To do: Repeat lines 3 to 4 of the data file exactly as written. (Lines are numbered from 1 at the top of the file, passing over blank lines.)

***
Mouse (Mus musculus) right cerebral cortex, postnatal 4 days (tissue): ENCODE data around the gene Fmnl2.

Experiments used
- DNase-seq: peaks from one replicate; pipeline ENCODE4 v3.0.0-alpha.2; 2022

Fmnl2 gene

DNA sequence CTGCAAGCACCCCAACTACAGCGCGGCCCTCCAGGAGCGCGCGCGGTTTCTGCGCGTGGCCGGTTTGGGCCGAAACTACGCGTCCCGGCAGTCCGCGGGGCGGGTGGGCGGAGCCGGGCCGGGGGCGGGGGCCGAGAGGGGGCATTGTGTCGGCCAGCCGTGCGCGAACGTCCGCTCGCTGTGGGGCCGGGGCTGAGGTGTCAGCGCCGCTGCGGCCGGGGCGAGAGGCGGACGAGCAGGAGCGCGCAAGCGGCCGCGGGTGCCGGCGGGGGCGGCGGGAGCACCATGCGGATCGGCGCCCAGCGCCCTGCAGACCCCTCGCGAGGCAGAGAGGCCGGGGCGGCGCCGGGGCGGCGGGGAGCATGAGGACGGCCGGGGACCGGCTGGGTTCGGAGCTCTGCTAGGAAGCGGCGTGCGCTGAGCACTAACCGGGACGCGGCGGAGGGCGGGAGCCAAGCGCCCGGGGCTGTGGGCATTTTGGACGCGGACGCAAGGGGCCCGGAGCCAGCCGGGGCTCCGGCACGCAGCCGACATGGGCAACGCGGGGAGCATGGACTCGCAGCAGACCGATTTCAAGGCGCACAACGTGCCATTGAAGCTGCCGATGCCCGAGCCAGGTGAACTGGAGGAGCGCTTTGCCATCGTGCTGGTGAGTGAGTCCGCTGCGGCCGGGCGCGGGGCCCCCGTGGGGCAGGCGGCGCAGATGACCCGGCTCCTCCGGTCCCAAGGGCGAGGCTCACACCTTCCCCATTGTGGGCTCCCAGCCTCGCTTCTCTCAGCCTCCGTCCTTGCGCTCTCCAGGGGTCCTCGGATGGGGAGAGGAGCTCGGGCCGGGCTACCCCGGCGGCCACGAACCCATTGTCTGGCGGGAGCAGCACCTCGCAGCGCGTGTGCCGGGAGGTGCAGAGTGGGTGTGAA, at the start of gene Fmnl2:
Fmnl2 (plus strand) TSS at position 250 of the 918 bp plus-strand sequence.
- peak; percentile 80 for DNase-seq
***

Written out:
- DNase-seq: peaks from one replicate; pipeline ENCODE4 v3.0.0-alpha.2; 2022

Fmnl2 gene